Current Age 57, Male – had Thymectomy at 53 May 2019, type of surgery VATS (Davinci robotic assisted) treatments before surgery was (Mestinon/Prednisone/IVIG) symptoms were weak extremities, difficulty chewing/swallowing/speaking and eyes – had surgery in the early evening, kept overnight for observation, left the following day with increased strength in limbs, speech, chewing etc.. continued IVIG treatments along with the usual meds, first week of my IVIG treatment, the pharmacy switched my IVIG to Panzyga from GammaGard, I was getting my IVIGs at home, within one-two days after treatment, I went into crisis, went into the ER and was admitted to ICU, I couldn’t speak or chew or swallow at that point and was having issues with breathing, was put on high dose steroids, via IV, within a day of that my condition worsened, my neuro order the floor doctor to stop, my doctor had ordered PLEX and not high dose steroids, but the floor doctor thought they knew better and almost killed me, for the next 10 days I did PLEX (Plasmapheresis) one treatment other other day for a total of 5, I was in the hospital for about 3 weeks, after the final PLEX treatment, I was released the following day as I had improved dramatically, I went on Cellcept August 2019 and for the next year  and 3 months I worked to getting off Prednisone, buy Jan 2021 I was in remission and the next 3 months got off Cellcept, and to this day I am in remission and I am extremely thankful, I believe the key was the thymectomy and PLEX.

  • Douglas Manning

    March 31, 2023 at 1:33 pm

    I was 58 when diagnosed with Achr+ MG. I began with double and blurred vision, difficulty speaking for more than a few moments at a time, chewing fatigue, swallowing issues, that progressed to sided weakness, and fatigue. It progressed quite quickly from first symptoms to my first “crash” about 6 weeks later. I do not believe anyone (except the Opthalmology Resident – yep, that’s right) took the initial diagnosis too seriously and believed we had time to react. After the first crash, I was placed on high dose steroids, twice weekly PLEX, felt better and started on Cellcept. I crashed a second time 6 months later. During the second admission (and second round of being placed on vent), a CT scan indicated that I had an enlarged thymus gland. After discharge, an MRI with contrast indicated an enlarged thymus gland. It took a few more months of back and forth and ongoing gMG symptoms, but a laparoscopic thymectomy was planned. I find no fault with my surgeon in whom I had great trust, but the thymectomy was awful. My lung was nicked and ended up collapsing, and the thymus gland was huge and the procedure turned into an open chest procedure and although found not to have a thymoma, it had began to spread out and attach to lymph glands in my left armpit and parathyroid glands. In short, a long extensive surgery. I had to recover from the surgery and collapsed lung. I also went through a year of AFib before it finally went away.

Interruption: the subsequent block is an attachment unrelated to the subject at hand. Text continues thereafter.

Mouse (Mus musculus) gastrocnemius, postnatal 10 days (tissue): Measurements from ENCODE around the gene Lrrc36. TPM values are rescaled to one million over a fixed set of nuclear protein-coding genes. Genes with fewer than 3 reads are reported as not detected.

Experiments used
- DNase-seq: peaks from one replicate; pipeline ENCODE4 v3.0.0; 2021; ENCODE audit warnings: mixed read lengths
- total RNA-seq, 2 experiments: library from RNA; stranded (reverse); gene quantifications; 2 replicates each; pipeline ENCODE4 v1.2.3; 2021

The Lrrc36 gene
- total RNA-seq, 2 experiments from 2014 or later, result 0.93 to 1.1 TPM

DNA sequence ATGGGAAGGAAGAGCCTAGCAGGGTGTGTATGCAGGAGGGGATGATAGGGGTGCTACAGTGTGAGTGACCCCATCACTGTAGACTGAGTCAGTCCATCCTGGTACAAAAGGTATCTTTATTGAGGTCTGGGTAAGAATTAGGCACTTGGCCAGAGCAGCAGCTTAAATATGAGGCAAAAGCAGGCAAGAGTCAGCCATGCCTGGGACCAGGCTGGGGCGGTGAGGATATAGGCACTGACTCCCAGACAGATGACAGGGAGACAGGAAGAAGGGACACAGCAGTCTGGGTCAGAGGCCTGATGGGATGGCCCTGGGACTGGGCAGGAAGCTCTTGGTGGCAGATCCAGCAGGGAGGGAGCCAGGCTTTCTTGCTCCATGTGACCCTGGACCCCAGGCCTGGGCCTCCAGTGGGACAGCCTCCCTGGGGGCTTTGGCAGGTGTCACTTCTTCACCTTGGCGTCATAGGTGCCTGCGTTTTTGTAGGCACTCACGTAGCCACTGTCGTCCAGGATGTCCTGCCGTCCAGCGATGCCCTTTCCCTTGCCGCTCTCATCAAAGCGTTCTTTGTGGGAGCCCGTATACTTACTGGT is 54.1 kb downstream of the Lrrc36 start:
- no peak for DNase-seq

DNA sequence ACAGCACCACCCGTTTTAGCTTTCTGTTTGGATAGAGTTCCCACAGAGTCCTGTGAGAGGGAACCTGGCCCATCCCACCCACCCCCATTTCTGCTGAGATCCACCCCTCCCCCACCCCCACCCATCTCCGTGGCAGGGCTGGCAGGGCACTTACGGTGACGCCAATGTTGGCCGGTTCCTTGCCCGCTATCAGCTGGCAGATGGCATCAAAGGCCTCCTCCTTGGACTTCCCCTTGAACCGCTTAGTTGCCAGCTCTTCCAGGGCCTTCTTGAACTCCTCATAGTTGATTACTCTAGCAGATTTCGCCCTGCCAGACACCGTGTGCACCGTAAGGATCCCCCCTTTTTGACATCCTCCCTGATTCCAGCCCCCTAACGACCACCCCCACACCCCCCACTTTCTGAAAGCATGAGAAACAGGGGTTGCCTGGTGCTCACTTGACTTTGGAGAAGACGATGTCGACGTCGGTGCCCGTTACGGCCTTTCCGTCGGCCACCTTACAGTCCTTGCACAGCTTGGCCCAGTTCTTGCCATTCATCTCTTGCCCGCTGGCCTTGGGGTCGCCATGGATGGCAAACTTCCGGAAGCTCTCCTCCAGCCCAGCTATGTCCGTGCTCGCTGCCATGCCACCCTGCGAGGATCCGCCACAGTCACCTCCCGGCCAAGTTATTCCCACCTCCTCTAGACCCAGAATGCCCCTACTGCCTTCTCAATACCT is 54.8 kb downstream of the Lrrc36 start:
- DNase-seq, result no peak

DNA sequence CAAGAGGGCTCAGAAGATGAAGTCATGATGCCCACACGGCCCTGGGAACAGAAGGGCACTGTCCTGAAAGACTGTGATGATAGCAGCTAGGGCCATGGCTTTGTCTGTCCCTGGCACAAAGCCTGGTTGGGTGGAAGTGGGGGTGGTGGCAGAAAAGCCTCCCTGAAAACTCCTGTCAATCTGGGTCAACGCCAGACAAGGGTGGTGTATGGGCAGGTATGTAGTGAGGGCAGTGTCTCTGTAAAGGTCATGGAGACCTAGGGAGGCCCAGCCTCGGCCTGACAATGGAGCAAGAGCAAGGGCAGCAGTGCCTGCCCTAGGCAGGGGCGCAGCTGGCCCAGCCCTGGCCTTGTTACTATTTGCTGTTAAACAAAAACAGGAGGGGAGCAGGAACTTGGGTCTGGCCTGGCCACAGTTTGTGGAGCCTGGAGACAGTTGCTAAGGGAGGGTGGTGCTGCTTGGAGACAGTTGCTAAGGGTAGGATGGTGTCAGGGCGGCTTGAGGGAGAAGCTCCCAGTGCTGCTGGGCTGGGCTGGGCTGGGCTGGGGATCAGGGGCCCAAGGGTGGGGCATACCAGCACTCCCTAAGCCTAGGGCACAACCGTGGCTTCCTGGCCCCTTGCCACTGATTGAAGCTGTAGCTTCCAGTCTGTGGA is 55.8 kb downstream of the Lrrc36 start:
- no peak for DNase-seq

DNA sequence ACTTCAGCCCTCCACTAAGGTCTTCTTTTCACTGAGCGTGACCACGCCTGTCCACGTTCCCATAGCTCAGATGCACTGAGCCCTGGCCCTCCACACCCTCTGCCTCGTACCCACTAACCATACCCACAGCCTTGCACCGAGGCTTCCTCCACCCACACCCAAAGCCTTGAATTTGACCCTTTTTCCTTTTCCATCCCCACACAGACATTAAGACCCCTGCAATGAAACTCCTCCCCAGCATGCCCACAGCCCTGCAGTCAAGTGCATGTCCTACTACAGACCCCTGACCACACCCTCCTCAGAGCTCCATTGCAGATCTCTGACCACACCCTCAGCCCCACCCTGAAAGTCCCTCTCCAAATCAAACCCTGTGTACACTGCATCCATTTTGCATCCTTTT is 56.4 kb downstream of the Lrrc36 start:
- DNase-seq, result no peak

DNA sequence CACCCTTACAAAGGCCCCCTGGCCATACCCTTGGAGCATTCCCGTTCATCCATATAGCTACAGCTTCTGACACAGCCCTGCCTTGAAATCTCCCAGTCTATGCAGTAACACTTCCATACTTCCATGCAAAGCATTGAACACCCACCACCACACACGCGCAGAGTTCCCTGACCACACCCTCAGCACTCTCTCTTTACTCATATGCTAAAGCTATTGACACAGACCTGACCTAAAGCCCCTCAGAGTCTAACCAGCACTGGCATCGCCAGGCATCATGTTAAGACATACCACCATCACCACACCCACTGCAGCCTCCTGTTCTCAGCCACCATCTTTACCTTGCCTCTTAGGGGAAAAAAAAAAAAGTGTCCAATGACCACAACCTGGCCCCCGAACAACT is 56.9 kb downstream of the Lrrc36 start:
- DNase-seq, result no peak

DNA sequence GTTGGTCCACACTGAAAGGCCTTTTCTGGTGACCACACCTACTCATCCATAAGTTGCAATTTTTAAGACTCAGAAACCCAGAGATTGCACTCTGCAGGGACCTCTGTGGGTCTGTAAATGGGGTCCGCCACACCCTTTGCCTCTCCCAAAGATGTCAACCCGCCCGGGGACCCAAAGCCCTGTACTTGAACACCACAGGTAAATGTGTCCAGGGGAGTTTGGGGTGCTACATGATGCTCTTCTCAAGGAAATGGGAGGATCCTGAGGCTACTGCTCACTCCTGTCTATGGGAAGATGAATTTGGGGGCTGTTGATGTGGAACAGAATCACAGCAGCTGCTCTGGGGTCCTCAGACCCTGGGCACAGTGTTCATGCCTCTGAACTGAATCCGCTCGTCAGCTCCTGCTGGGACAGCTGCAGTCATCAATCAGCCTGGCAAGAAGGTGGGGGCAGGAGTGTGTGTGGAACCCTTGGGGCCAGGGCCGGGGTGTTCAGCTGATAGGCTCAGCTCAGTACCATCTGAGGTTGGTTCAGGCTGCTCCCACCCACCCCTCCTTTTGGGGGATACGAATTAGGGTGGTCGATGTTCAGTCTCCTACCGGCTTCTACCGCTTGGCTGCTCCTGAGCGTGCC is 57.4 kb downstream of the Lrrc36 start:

If it all sounds awful, it was! The good news we were able to begin tapering down on steroids, and PLEX treatments slowly went from twice weekly to once per week. We continued through trialing every ‘tool in the box’ with the most ironic moment being a paradoxical response to retuximab when I had two crashes.
    So, although it sounds like I might think otherwise, I would definitely recommend a thymectomy after age 50 if your case progresses to unstable gMG. For me just to be able to reduce the steroids was a win.